Last year almost 80,000 people took part in the Global Drug Survey and helped us produce the world’s first harm-reduction guide. These experts are people who like taking drugs but want to keep themselves and their community as safe as possible.
There’s certainly appetite for this kind of information – the guide comprises of a “highway code” for different drugs and has been downloaded 30,000 times. As clearly stated, the only way to avoid drug-related harm is not to use them at all, but if people are then they should try and do it as safely as possible.
A zero-tolerance approach is appropriately applied to a legal regulated drug: tobacco. This is good advice because the risk of addiction with tobacco is higher than for almost any other drug and even low levels of use are associated with an increase risk of lung harms and cancer.
‘Just say no’ hardly works for all
But the problem is that this same (but not backed by evidence) zero-limit advice is applied to illegal drugs by governments – the “just say no” approach. I guess they have no choice – they could hardly say a drug is illegal (because it’s very dangerous) and then say: “actually, if you don’t use too much of X too often, not mix it with Y and make sure you don’t play with knives, go scuba diving or drive when you do it, then the risks of you running into serious harm is pretty low” (not zero).
While lifetime abstinence works for a very large percentage (the majority in fact) of the population, it isn’t much use to those people who choose to take drugs. And a zero-tolerance approach might actually backfire and lead some existing users to ignore the difference between using a little and a lot.
In the drug treatment world, for example, there is a term called “abstinence violation.” It is used to describe the narrative that people dependent on drugs or alcohol use following the first episode of use after a period of not using. They say “never using again was my goal that now that I have used once, well sod it … I might as well continue using.”
In the same way that it’s possible that a government’s zero-tolerance approach to drugs may lead some users to ignore commonsense strategies, such intolerance to the acceptance of moderation can also lose governments credibility. And credibility is important. It may mean well, but we’ve found in the survey that the Frank website, for example, is consistently voted the last place people would send a mate whose use of alcohol/drugs worried them.
And with a regulated cannabis market no longer the thing of smoked-up fantasy, it might be rather smart to rethink the message of “just say no” to: “if you’re going to say yes, then remember not too often.”
Rational not radical
The question I pose then is this: could or should there be such a thing as safer drug-using limits or guidelines?
This is not radical in any way (unless you take a moral judgement over the choice of molecule a person chooses to ingest for pleasure). In fact it’s entirely rational. Here’s why: alcohol is a drug – we have guidelines on its use aimed at reducing the long-term risk of health harms. So why not have guidelines for drugs?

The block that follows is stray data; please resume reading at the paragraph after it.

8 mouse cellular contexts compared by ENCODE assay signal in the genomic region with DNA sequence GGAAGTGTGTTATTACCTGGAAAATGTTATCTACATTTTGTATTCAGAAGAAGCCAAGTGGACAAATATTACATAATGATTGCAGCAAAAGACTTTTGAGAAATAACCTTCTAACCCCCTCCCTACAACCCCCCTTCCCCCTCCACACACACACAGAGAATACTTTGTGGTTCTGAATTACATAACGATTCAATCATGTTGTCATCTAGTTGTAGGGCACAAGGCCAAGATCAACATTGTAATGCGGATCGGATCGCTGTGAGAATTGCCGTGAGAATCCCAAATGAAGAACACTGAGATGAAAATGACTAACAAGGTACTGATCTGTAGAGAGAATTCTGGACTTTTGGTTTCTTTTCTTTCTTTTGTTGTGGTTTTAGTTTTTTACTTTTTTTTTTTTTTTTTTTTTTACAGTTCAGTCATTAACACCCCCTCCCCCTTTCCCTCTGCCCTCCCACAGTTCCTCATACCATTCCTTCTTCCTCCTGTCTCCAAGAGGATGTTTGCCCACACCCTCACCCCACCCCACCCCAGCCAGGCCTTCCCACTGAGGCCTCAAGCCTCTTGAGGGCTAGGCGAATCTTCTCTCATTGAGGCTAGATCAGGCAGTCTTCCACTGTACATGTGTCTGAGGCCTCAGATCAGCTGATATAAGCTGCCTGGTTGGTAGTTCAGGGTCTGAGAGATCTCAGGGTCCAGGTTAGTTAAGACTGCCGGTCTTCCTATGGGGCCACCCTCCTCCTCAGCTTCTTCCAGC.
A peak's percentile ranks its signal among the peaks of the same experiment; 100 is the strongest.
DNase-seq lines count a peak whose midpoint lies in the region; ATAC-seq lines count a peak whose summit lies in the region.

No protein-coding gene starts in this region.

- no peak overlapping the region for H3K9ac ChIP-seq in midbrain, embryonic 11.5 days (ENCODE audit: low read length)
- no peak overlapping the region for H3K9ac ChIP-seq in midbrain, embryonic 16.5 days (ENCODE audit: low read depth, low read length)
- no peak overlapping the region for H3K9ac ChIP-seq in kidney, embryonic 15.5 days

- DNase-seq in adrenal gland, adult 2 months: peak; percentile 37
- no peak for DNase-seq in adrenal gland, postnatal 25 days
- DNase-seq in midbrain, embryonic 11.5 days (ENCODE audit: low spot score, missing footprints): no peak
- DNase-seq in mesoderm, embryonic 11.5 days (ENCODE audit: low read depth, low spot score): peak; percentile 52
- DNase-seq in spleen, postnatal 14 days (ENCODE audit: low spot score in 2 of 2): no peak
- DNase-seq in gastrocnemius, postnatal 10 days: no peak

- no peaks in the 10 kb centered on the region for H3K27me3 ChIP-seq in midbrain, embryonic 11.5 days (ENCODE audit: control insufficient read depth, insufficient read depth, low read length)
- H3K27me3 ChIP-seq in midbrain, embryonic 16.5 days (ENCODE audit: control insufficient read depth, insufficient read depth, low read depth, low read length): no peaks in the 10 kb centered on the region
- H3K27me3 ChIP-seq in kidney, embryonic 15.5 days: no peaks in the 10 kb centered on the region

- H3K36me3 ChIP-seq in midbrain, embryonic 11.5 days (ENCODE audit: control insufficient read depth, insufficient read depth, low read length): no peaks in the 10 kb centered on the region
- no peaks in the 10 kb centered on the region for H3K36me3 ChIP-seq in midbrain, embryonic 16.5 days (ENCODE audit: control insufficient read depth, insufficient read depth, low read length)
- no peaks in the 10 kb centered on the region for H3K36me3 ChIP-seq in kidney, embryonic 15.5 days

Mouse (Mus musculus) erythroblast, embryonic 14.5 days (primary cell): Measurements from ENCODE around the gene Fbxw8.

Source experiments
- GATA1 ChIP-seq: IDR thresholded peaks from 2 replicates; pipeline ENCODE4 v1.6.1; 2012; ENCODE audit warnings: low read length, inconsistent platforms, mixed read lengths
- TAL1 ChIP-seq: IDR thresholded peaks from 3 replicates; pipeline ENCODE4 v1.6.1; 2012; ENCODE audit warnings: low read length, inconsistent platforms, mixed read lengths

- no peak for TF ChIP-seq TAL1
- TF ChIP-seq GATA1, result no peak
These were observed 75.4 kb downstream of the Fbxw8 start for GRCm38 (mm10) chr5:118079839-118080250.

The risks of addiction are higher in at-risk individuals – among those who start early in life, for example, often because of other social, personal and emotional challenges – and some people should probably never try drugs. These significant challenges are best addressed by good social policy (investing in the well-being of people who won’t being voting for 18 years) by pre-birth family support and interventions focused on supporting vulnerable parents in the early years of a child’s life.
But for most people, the rates of addiction are relatively low and, for most users, moderating consumption can keep the risk of experiencing short and longer-term health harms low (for drugs like GHB and heroin the risks of overdose are so high that it might be exempt from such statements). And in almost all cases the risks of experiencing drug-related harm can be significantly reduced by the adoption of safer using strategies.
Danger is exactly why it’s needed
By suggesting safer drug-using limits or guidelines for illicit drugs I am not suggesting that drugs are safe. Quite the contrary in fact. Drugs can be very dangerous. And I am not suggesting that guidelines will solve all of society’s drug problems. But as social care budgets are slashed and governments start to embrace population-based strategies such as behavioural economics to moderate unhealthy behaviours, having some commonsense guidelines which highlight that taking less drugs less often will reduce the risk of harm might be useful. And they have value regardless of the legal status of a drug.
We’re now working on the 2015 survey and one of the things we’re trying to do this time around is to establish the world’s first safer drug-using limits. We’ll do this by asking tens of thousands of people who use drugs to rate (on a scale of one to ten) how the risk of harm from different drugs (including alcohol) increases with increasing levels use. Risk here refers to the probability, range and severity of harm.
So if you’ve ever used drugs or have thought about drug-related harms and pleasures please share your experience and expertise from mid-November 2014.